RIYADH: The Misk Art Institute celebrated the launch of its fifth and sixth Art Library book series, highlighting the work of the late Saudi artist Fahad Hajailan and Moroccan artist Amina Agueznay.
It featured a selection of their influential and seminal works alongside articles from local and international art critics and curators.
Accompanying the launch were two exhibitions of artists’ works discussed in the Art Library books.
Hajailan's book “Poetry in Color" carries a group of paintings that embody his figurative and abstract style and his poetic use of color.
He was known for his embodiment of women and abstract art, geometric shapes, and colored spaces.
The Misk institute invited Agueznay to have her first exhibition in Riyadh, where visitors enjoyed the distinctive shapes created from wool and other elements.
Agueznay is an artist, jewelry designer, and architect based in Casablanca.
“I've been into art since I was a child since my mother has been an artist as well,” she told Arab News. “I worked as an architect in the US, and I returned to Morocco to design jewelry and collaborate with other artists to make jewelry. I liked the synergy and exchange I learned from them. Likewise, they learn from me.
“Then I started working on company projects to accompany artisans for different kinds of crafts to modernize their products for commercial purposes. I loved it because it enabled me to discover more of the areas of Morocco, where they have many different crafts and wool art.”
Agueznay's agency said she started working with female artisans and became interested in wool as an artistic element through rug weavers, which is how her inspiration for using threads began.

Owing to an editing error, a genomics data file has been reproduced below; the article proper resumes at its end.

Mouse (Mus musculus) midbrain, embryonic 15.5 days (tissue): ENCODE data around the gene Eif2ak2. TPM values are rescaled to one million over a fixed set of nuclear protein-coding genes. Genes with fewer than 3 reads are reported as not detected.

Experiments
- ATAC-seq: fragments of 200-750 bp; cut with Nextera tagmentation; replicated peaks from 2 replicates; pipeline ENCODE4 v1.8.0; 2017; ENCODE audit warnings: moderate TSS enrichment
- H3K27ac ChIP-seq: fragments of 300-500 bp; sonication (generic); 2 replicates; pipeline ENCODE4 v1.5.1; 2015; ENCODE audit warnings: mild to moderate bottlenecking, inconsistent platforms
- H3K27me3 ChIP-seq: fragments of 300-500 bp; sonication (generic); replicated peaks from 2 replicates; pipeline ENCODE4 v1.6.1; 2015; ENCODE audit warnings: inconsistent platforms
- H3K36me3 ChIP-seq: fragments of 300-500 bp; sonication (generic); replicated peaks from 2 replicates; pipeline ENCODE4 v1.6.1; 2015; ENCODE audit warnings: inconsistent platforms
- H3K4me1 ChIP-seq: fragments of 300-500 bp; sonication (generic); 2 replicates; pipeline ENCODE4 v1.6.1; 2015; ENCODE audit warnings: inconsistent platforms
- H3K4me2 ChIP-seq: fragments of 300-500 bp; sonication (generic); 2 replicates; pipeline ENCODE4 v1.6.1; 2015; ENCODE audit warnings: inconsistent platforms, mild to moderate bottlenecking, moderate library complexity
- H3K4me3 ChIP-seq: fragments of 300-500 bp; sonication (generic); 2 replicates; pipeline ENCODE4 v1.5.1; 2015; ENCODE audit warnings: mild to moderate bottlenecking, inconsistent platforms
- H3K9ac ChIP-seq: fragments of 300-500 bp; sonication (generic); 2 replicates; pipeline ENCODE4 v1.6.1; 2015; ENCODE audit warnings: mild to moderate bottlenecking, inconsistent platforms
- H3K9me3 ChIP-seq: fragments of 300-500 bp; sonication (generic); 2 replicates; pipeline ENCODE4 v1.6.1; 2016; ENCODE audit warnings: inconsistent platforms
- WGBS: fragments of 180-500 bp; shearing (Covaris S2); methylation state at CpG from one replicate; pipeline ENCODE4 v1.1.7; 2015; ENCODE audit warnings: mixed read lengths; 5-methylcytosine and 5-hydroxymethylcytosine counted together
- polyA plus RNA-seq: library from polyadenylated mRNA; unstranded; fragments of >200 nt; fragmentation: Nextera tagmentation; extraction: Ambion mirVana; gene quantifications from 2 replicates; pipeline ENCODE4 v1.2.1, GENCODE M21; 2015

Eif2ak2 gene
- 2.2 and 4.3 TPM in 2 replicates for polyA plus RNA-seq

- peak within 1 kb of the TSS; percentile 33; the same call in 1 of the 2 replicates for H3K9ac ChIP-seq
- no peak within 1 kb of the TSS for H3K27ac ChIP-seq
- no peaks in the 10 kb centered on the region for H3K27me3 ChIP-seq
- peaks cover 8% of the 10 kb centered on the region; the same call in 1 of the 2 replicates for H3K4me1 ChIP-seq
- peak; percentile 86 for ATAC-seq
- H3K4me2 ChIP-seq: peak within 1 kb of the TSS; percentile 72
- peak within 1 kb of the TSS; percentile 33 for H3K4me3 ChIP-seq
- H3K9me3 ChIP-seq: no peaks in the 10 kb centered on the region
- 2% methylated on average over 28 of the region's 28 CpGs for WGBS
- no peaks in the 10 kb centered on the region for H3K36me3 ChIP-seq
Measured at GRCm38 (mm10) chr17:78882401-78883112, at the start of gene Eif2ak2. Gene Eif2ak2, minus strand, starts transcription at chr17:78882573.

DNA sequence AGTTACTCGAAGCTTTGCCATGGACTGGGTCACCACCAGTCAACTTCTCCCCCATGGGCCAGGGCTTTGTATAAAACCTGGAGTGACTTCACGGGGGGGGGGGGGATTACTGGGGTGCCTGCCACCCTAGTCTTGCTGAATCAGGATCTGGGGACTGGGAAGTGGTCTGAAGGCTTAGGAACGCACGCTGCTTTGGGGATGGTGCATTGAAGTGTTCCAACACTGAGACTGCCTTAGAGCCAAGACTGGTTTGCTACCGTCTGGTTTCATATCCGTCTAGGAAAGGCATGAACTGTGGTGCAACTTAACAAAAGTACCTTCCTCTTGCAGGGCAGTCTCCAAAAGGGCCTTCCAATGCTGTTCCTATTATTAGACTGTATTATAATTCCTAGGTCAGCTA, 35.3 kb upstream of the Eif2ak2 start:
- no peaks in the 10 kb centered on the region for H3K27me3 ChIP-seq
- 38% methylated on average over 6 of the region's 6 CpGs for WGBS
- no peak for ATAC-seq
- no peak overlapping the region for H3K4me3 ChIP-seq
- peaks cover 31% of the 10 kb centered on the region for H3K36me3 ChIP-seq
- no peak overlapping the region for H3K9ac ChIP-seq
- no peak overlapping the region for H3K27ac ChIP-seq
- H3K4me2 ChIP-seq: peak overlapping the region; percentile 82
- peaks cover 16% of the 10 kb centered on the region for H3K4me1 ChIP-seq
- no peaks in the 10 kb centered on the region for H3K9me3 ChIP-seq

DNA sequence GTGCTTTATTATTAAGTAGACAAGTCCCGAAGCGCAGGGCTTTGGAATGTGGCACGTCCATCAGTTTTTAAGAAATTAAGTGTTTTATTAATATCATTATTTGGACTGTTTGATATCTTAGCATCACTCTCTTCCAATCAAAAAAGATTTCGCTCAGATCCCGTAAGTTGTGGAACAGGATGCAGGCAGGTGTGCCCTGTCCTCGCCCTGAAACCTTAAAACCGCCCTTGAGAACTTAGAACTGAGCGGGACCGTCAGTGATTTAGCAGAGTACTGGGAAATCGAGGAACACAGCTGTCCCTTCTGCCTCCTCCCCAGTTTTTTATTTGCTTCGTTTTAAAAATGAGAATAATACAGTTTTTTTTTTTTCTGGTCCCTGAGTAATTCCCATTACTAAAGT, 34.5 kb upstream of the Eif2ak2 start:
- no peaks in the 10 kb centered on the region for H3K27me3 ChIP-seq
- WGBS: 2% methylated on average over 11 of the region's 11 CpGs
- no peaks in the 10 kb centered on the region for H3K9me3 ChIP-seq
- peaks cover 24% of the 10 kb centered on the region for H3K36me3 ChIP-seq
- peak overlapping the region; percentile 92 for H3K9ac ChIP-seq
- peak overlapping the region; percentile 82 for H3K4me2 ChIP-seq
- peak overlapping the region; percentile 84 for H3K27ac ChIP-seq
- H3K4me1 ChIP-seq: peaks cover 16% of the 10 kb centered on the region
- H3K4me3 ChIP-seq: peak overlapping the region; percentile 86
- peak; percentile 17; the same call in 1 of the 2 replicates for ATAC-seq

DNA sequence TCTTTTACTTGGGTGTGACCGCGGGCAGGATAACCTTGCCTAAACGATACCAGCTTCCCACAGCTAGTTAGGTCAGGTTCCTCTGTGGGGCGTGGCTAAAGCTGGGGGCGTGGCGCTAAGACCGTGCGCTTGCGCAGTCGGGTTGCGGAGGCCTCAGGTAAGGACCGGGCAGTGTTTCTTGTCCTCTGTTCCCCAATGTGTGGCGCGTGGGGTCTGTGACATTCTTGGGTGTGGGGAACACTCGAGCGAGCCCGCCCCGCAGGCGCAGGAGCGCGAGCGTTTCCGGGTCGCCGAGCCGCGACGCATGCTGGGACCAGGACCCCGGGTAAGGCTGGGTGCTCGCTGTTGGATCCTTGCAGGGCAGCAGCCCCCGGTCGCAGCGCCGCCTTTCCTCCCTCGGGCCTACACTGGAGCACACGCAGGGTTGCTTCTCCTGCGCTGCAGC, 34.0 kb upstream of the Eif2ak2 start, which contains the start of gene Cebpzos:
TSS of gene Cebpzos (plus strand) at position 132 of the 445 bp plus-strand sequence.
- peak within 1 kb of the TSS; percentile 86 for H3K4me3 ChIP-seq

She had a workshop at the exhibition where she taught visitors to work with wool to create special pieces of art.
“What's cool about the workshop is that the theme was weaving, but it's about how you write stories with the wool. So, I brought the wool from Morrocco, and now the visitors are doing incredible things with it,” she said.
Her book “Unmuted Narratives” explores her artwork, which combines modern construction techniques and traditional weaving to break down the barriers between art and crafts.
“The book that was written about my art enabled me to see a large body of my work and my progress, which is great for an artist. And I'm ready to move on and evolve more in the art world, so I'm grateful for Misk Art Institute for this,” Agueznay said.
The Art Library series, which ends on Aug. 15, was launched to enrich local creative content. The event constitutes the core of the institute's goals and represents its focus on instilling a culture of awareness and encouraging more documentation in the Saudi art and culture sector.